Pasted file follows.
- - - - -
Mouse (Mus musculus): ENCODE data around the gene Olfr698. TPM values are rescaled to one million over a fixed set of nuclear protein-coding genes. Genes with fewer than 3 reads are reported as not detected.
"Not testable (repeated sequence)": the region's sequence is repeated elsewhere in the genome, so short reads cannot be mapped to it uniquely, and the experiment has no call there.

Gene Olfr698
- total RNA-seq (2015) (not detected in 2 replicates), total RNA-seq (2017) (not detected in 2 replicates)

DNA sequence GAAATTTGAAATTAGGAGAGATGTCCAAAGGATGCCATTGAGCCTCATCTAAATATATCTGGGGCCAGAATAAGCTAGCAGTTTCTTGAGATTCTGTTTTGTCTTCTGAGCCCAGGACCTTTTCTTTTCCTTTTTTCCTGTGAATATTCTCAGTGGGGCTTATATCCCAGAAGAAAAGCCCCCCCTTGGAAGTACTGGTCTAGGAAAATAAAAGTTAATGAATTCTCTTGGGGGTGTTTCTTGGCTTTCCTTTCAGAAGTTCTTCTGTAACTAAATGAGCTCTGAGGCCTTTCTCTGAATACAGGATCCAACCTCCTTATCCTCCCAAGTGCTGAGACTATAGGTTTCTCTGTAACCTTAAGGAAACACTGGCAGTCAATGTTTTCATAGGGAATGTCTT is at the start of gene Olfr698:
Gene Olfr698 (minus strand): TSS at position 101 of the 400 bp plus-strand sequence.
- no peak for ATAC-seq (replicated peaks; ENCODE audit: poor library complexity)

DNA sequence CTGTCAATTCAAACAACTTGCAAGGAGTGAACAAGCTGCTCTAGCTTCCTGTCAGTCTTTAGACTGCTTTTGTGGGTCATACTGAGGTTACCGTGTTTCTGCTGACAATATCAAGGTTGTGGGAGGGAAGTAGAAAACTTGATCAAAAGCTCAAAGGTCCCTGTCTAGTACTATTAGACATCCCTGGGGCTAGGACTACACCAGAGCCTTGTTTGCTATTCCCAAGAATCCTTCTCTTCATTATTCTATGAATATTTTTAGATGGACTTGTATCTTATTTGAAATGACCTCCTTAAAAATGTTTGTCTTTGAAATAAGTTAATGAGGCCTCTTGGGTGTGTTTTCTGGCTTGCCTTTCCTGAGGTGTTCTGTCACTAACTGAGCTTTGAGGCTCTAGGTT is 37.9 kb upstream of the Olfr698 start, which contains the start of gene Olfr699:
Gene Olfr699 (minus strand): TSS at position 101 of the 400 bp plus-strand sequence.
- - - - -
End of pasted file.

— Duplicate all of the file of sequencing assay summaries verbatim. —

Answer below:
Mouse (Mus musculus): ENCODE data around the gene Olfr698. TPM values are rescaled to one million over a fixed set of nuclear protein-coding genes. Genes with fewer than 3 reads are reported as not detected.
"Not testable (repeated sequence)": the region's sequence is repeated elsewhere in the genome, so short reads cannot be mapped to it uniquely, and the experiment has no call there.

Gene Olfr698
- total RNA-seq (2015) (not detected in 2 replicates), total RNA-seq (2017) (not detected in 2 replicates)

DNA sequence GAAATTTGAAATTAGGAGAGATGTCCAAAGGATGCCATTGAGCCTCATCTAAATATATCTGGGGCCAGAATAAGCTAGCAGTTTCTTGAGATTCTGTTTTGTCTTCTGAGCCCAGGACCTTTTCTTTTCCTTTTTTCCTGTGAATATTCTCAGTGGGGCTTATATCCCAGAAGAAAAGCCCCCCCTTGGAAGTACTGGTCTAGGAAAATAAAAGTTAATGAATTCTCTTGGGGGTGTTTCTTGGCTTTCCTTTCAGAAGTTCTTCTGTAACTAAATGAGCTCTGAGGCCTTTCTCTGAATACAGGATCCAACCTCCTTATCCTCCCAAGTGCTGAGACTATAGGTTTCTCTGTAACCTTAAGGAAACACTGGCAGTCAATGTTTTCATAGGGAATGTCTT is at the start of gene Olfr698:
Gene Olfr698 (minus strand): TSS at position 101 of the 400 bp plus-strand sequence.
- no peak for ATAC-seq (replicated peaks; ENCODE audit: poor library complexity)

DNA sequence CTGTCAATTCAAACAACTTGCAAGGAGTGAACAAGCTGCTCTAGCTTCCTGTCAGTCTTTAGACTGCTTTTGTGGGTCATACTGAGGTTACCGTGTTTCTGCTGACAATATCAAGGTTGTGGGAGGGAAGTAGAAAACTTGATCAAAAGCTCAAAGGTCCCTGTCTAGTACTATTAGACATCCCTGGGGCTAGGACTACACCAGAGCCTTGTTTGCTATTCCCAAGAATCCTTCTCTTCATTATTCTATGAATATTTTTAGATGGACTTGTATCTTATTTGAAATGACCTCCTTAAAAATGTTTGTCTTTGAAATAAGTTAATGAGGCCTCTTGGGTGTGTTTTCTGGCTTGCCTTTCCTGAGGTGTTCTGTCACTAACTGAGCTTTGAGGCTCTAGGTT is 37.9 kb upstream of the Olfr698 start, which contains the start of gene Olfr699:
Gene Olfr699 (minus strand): TSS at position 101 of the 400 bp plus-strand sequence.